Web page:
World Premiere Review!
Hi-fi audio emerged in the 1950s with the introduction of the LP record. As the business evolved and stereo became the norm, acoustic suspension speakers gained popularity due to their smaller footprint in the family room. What followed after that can be called an arms race between audio manufacturers to build more powerful amplifiers. This continued as hi-fi became high-end audio. It was not uncommon to see on the pages of print magazines reviewing amplifiers rated at 400 Watts per channel or more.
But not all music lovers were following this path. While the audio business was trending towards the more powerful tube and solid-state amps, an underground movement in Japan was extolling the virtues of the old low-powered Western Electric amps when paired with speakers of the same vintage. This movement slowly spread across the globe. Out of this movement, Audio Note (UK) was born in 1991.
If you are a long-time reader of Enjoy the Music.com, you are already familiar with Audio Note UK. Albert Einstein once wrote, "Everything should be made as simple as possible, but not simpler". This basic idea guided Peter Qvortrup and Andy Grove on their journey. As a reader of Sound Practices back in the day, I always considered Audio Note equipment as top-of-the-mountain stuff. Unfortunately, by the time I had gotten hip to the low-power audio revolution, I had already invested a significant sum of money in a pair of hard-to-drive speakers. Due to financial circumstances, I ended up using them for several years.
Since I built my Super Pensil 12.2p speakers three years ago, I've been ready to listen to SET low-powered amps. Now and then I go to the Audio Note UK site to see what is up. Over several visits, I became fixated on the Conqueror amp. It looked to be a good fit for my system. Finally, I perused the internet, and to my shock, I couldn't find a formal review. I asked Enjoy the Music.com's Creative Director, Steven R. Rochlin, if he was interested. Before I knew it, I was trading e-mails with Peter Qvortrup! For my review, Audio Note UK would build a new amplifier. This is because each Conqueror amplifier is hand-built to order for the customer. So, in the meantime, I had to sit and wait. To be honest, I was not patient about it.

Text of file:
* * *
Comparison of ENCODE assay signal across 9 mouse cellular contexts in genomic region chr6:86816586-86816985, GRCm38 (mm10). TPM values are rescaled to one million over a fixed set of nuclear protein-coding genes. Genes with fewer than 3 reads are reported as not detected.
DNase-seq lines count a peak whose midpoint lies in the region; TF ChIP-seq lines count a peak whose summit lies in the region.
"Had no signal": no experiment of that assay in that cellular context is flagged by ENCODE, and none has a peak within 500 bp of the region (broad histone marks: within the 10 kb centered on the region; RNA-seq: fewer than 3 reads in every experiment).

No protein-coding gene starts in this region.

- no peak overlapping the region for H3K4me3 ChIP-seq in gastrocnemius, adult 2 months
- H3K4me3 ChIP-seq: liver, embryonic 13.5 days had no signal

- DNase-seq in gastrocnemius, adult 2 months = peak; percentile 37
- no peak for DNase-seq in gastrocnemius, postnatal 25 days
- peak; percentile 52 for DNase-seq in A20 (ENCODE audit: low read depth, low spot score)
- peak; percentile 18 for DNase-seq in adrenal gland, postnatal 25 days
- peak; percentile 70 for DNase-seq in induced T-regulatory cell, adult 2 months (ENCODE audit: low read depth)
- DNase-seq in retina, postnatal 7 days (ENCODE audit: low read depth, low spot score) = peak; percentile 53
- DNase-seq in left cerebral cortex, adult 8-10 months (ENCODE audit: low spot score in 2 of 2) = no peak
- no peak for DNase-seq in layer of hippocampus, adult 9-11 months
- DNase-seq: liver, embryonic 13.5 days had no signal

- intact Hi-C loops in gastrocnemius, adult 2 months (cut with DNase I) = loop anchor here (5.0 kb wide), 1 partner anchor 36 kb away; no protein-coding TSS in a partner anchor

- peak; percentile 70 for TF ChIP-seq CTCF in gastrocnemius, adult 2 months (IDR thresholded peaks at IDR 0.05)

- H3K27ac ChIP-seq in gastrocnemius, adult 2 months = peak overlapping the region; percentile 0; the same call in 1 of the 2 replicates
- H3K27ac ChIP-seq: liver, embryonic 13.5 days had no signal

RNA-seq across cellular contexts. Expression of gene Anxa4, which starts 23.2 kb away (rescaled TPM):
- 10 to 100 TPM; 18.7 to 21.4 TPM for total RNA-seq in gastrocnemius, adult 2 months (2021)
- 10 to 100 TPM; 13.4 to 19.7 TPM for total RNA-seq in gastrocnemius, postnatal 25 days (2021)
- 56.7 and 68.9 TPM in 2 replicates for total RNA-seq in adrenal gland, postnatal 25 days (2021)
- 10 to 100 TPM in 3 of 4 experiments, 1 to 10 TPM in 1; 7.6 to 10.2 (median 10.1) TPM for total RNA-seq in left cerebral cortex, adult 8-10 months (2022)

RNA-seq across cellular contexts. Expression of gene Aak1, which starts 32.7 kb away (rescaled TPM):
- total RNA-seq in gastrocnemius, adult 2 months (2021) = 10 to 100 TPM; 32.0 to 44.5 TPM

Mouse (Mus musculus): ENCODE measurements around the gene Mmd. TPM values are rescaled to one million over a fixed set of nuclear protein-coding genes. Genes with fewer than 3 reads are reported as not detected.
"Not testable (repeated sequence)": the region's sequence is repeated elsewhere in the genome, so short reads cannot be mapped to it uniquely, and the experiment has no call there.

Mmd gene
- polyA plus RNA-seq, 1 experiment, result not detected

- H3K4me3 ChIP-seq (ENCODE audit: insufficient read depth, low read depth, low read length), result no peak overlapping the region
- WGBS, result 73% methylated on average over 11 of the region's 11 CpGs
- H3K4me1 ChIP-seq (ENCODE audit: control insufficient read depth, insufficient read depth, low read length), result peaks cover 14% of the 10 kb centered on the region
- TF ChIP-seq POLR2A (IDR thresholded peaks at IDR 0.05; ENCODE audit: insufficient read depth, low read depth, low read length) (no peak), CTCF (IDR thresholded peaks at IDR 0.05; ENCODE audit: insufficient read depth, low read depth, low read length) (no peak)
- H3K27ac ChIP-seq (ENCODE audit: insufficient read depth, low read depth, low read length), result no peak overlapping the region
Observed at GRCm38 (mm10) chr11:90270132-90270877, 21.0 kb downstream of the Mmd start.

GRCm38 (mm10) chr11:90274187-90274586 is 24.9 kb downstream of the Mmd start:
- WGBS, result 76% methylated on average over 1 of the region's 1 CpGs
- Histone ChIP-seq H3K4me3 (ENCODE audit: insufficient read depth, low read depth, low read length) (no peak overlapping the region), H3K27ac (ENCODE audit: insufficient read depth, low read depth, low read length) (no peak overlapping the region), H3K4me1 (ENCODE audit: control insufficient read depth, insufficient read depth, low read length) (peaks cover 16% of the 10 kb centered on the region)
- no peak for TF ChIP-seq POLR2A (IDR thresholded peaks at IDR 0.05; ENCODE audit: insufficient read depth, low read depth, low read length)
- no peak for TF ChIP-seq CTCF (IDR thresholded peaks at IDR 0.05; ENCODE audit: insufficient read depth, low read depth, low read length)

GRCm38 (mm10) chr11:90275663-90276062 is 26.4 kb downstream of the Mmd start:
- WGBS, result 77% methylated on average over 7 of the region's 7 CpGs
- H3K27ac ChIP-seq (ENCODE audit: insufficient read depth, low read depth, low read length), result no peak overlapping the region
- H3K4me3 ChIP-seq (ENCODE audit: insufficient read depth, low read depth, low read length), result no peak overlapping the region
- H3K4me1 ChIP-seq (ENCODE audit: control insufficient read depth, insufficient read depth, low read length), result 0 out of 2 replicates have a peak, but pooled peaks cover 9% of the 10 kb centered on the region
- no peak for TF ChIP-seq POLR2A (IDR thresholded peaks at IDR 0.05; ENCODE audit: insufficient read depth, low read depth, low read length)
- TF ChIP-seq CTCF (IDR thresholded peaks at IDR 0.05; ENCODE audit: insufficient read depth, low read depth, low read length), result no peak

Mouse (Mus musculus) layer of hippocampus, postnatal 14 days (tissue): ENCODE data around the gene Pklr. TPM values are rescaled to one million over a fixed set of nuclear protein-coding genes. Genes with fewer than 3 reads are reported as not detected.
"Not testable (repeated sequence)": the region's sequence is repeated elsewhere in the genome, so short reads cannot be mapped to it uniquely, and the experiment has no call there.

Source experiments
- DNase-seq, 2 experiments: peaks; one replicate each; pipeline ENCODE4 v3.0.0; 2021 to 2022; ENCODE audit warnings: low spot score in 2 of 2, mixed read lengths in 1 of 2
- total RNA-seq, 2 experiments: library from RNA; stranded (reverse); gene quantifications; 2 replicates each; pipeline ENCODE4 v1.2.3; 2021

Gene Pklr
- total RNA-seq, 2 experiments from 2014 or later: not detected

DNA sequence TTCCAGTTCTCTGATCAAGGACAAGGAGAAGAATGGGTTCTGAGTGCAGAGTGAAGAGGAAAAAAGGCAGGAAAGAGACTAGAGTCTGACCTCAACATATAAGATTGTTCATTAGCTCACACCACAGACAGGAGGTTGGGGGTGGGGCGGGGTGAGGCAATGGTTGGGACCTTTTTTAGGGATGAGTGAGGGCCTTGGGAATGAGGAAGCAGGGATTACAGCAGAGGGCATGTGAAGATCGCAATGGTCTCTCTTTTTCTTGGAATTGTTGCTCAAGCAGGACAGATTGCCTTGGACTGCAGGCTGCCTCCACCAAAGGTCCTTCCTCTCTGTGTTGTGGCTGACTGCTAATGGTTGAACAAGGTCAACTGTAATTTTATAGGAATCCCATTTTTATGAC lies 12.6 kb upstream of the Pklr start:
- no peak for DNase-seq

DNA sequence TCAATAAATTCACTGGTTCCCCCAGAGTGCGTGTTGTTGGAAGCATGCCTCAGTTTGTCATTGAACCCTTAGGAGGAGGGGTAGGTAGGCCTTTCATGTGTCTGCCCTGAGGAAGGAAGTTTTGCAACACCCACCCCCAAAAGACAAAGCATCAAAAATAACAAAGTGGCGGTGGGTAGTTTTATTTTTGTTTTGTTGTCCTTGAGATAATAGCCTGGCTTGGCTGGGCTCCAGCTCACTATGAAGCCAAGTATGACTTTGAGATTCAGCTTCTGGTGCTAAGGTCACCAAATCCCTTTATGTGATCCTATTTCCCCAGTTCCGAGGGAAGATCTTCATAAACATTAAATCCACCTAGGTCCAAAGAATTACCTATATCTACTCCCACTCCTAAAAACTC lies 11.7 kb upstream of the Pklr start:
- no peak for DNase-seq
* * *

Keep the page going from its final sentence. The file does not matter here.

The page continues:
Let's Talk About The Conqueror
As I said, I had to wait for my review amp because it was made to order. The model I received was what could be considered the Conquer base model. This model utilizes two 6SN7s for the driver tubes and standard Audio Note UK output transformers. A Low-Gain version is also available that utilizes 6J5 driver tubes instead. There are two additional upgrades Audio Note provides: Silver and Silver Signature. The Silver edition includes Audio Note UK Tantalum film resistors, Audio Note Copper Foil signal capacitors, and IHiB C-core output transformers.
The Silver Signature is an additional upgrade with the inclusion of Audio Note IHiB Double C-core output transformers. Naturally, you get a choice of anodized aluminum or black acrylic for the fascia and anodized aluminum of black anodized aluminum for the top plate. All of these choices are part of the Audio Note UK way.
After weeks of anticipation, the Conqueror arrived. I eagerly put it in my system to discover that the marriage between my KORG B1 Preamp and the Conqueror was not a happy one. With no signal going through the system, I was hearing a lot of hiss. In addition, the KORG B1 was very microphonic. I tried all sorts of different combinations of interconnects, power cords, and ground arrangements, but the hiss persisted. Peter had cautioned me that preamp compatibility might be an issue with the Conqueror, so I reached out to Adrian Ford-Crush of Audio Note UK to apprise him of the situation. Without a blink of an eye, he told me they'd make me an M2 Line Stage preamp. I was on the road less traveled, and it had a few more twists than I had expected.
Let's Talk About The M2 Linestage
The M2 Line accepts four inputs and has two outputs. On the front, there is a corresponding rotary switch and a volume control. This being an Audio Note UK product, there are things incorporated that surprised me. There are connections and a switch for a tape loop, and balance control. I have to be honest. I don't know when I last saw those two features on a high-end product. Lastly, the M2 Line has two feedback switches in the back to control its output. Once again, the road less traveled had a few more surprises.